PZ leads off by trashing an Islamic pamphlet, which prompts Hamza to start in on the KCA for a bit, but PZ quickly changes the subject to emphasize evidential arguments rather than philosophical arguments grounded in everyday metaphysical and causal intuitions. They dabble in rudimentary epistemology for a bit, and eventually Hamza starts in on the glorious revelation that is the Quran, with emphasis on the specifics of embryology. They go on about this for quite awhile, with the Muslims making the usual argument that the Koran is just too advanced to be the product of their founding prophet writing without the benefit of divine revelation.

Overall, this one was pretty fun to watch, if not particularly groundbreaking. I'd love it if this sort of thing happened every Friday night in Bricktown.

Thursday, May 12, 2011

Hitchens vs. Lennox in Edinburgh

Christopher Hitchens debated John Lennox at the Edinburgh International Festival, on whether atheism will provide a viable future for Europeans. The file is available for purchase online, but I don't recommend that anyone buy anything from the Fixed Point Foundation. There are far too many free files available of comparable or superior quality to their events.

Christopher Hitchens leads by arguing that terrible things have happened in Europe as a result of religion, and then he makes the giant leap that only secularism can save the day. He might well be right, but he did not deductively or inductively connect his conclusion to his premises. It may well be true that Abrahamic religion poisons everything European, but this does not logically imply that either secularism or atheism will have a good shot at salvaging Europe from a rising tide of fundamentalism both Christian and Muslim.

John Lennox makes the case that the so-called "New Atheists" have confused the essential message of Christianity with the abuses perpetrated by the political powers of Christendom, which is at least partly true, and is undoubtedly true in the case of Hitchens himself. It is surely irrational to tar one’s opponents with too broad a brush, however, in the next breath Lennox writes off all secular moral reasoning as mere post-modern chatter, thus committing precisely the same breach of reasoning and etiquette, confounding his opponent’s actual positions with those of his least admirable comrades. It gets worse, however; as he goes on to confound humanism with communism. At this point, it becomes clear that this man may safely be dismissed as a wellspring of serious criticism. He eventually gets around to making an argument that we have to assume that the universe was created in order to discover that it is intelligible. He goes on to talk about ethics for just a bit, claiming that our innate revulsion at certain actions must come from the God of Abraham rather than mere natural selection, an argument which might work on audiences ignorant of both cultural anthropology and the fallacy of the false dilemma. He closes by saying that if we cannot have eternal Heavenly justice, there is no point at all in seeking temporal Earthly justice. In summary, Lennox sounds almost as rhetorically smooth as Hitchens, but his arguments are somehow even less coherent.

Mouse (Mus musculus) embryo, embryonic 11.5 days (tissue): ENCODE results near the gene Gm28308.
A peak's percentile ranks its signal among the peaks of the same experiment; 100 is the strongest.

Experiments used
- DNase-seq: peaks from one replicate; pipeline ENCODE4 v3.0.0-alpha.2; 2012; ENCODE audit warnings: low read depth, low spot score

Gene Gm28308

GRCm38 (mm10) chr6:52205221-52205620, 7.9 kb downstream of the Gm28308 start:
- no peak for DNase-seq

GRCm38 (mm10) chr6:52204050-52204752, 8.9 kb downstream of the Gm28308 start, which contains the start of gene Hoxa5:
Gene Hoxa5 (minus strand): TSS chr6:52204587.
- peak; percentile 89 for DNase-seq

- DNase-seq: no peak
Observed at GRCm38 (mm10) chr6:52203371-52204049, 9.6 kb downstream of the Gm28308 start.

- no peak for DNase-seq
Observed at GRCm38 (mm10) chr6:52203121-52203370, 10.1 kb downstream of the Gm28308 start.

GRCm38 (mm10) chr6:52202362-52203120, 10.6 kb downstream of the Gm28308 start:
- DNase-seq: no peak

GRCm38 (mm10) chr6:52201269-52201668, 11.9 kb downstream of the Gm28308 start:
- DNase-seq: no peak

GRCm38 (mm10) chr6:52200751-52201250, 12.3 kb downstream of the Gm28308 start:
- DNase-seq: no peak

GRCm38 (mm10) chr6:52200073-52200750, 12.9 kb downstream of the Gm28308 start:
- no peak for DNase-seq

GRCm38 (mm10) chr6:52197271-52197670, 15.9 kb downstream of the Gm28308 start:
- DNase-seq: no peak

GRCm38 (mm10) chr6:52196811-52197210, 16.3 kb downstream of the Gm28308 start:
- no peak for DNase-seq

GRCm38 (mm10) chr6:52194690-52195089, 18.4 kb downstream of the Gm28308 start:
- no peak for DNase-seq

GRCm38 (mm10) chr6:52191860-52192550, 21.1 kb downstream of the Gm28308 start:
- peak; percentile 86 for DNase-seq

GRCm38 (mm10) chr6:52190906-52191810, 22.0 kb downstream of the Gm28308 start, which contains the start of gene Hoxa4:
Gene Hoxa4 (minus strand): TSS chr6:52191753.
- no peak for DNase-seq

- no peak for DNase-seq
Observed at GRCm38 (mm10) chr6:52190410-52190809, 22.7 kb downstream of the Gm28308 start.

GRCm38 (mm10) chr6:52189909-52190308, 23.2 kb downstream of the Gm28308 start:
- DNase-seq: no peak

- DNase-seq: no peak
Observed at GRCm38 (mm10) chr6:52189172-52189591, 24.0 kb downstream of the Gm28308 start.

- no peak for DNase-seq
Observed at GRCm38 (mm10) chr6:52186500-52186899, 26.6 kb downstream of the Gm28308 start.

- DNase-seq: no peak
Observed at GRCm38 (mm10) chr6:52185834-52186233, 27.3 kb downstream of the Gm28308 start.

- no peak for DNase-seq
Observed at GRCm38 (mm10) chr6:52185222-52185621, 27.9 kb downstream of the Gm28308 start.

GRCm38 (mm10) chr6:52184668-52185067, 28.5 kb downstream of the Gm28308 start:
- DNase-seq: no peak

The rebuttals are muddled and scattershot, but what else might one expect, given the lack of argument heretofore?

Overall, this debate elevates style over substance and rhetoric over logic. This is (alas) not terribly unusual in such debates, but this event really takes it to a whole new level. Both speakers manage to sound quite intelligent without ever making even one inductively or deductively valid argument. Good lord below, I’ve done my mind a disservice by slogging through this one.

Hitchens vs Richards at Stanford U.

Christopher Hitchens debated Jay Richards (video, audio) over the particular question of theism versus atheism, but they managed to stray far and wide during the course of the event.